Even after the legendary evacuation from Dunkirk in June 1940 there were still large British formations fighting the Germans alongside their French allies. After mounting a vigorous counterattack at Abbeville and then engaging a tough defense along the Somme, the British were forced to conduct a second evacuation from the ports of Le Havre, Cherbourg, Brest, and St. Nazaire.
While France was in its death throes, politicians and soldiers debated what to do - flee to England or North Africa, to seek an armistice. Case Red captures the drama of the final three weeks of military operations in France in June 1940, and explains the great impact it had on the course of relations between Britain and France during the remainder of the war. It also addresses the military, political, and human drama of France's collapse in June 1940, and how the windfall of captured military equipment, fuel, and industrial resources enhanced the Third Reich's ability to attack its next foe - the Soviet Union.
Robert Forczyk is my favorite WWII author. I listened to "Where the Iron Crosses Grow" probably a dozen times, each time picking up additional details. I thoroughly enjoyed "We March Against England." His thorough detail and keen analyses are unsurpassed. But this book simply did not translate well into audio. There were so many acronyms that it ended up sounding like, "The DCM of the 5th AMR took the full brunt of the 7th ICR." Perhaps if I had an acronym dictionary in front of me when I read the book, I might have enjoyed it, but listening to the audio book simply doesn't work.
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This book is excellent in describing some of the factors tat occurred before the start of World War II that weakened both the French and British as opposed to Germany.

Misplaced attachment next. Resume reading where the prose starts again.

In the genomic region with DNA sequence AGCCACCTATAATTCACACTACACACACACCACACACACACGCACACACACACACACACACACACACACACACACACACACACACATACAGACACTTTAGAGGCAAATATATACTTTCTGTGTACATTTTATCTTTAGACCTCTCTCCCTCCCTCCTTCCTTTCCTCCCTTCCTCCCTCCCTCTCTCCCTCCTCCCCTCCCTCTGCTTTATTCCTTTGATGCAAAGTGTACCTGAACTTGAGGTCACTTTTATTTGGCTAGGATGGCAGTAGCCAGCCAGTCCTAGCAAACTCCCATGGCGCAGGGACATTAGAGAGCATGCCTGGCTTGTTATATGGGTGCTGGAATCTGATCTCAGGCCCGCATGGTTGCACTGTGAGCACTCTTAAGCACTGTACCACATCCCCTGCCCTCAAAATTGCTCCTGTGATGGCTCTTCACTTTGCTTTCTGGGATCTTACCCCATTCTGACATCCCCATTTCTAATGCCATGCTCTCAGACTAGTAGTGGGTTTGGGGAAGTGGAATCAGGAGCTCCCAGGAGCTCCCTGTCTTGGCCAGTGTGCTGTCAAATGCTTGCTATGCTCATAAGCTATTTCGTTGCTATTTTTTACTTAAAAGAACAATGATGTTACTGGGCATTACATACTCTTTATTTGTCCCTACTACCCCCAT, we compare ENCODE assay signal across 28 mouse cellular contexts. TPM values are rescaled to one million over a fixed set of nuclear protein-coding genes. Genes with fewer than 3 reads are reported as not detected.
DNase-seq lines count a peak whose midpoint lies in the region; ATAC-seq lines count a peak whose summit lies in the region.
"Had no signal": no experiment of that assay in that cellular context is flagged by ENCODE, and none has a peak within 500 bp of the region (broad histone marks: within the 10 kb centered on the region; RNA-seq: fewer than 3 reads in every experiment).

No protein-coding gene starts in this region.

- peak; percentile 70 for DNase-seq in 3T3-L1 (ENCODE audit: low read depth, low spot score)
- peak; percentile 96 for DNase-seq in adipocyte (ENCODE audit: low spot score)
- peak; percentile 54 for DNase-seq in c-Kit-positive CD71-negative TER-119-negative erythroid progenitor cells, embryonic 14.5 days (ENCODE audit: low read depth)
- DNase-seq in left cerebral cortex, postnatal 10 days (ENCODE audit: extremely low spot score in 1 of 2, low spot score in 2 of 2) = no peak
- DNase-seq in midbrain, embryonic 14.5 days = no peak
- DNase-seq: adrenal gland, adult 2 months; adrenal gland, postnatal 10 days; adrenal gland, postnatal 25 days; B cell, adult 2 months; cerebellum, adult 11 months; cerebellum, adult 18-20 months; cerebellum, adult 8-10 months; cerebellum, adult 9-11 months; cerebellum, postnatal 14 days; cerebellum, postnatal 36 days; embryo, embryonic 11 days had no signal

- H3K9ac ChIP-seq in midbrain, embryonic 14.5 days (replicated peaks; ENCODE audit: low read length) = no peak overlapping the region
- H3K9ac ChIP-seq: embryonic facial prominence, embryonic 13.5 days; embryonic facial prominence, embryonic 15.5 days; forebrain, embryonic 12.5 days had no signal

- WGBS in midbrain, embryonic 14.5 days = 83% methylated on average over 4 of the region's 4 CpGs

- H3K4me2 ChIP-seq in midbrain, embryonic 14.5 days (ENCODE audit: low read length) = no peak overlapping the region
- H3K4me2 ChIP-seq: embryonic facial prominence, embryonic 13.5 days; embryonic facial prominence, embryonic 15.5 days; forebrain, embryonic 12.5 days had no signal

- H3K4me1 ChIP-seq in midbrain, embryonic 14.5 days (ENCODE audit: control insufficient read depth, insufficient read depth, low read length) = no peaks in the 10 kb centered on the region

It is also excellent in its discussion of military actions in France AFTER Dunkirk until the surrender of France weeks later.
The perspective of the author is more from the French than the British which is definitely not the standard post-War narrative.
Strongly recommend this title for WWI buffs.
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Would you recommend this audiobook to a friend? If so, why?
Extremely detailed yet approachable history of the Fall of France that avoids trying to merely rephrase history books written 50 years ago. Gives a fresh and heretofor little explored full systematic breakdown of one of the most important tragedies of the 20th century.
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The question as to why the French Army collapsed as quickly as it did during World War II has always been a mystery to me. France had a very large army that was thought to be the best in Europe, if not the world, yet the German conquest of France took only about 3 weeks. The accepted argument that France was splintered from within and had lost the will to fight before the war even began never seemed to ring true to me as Germany was a long time enemy of France and had invaded multiple times over the previous 100 years and most people, aggressive or not, will fight if their homes are invaded. Given that I was interested in this book and hoped that it would answer this basic question for me.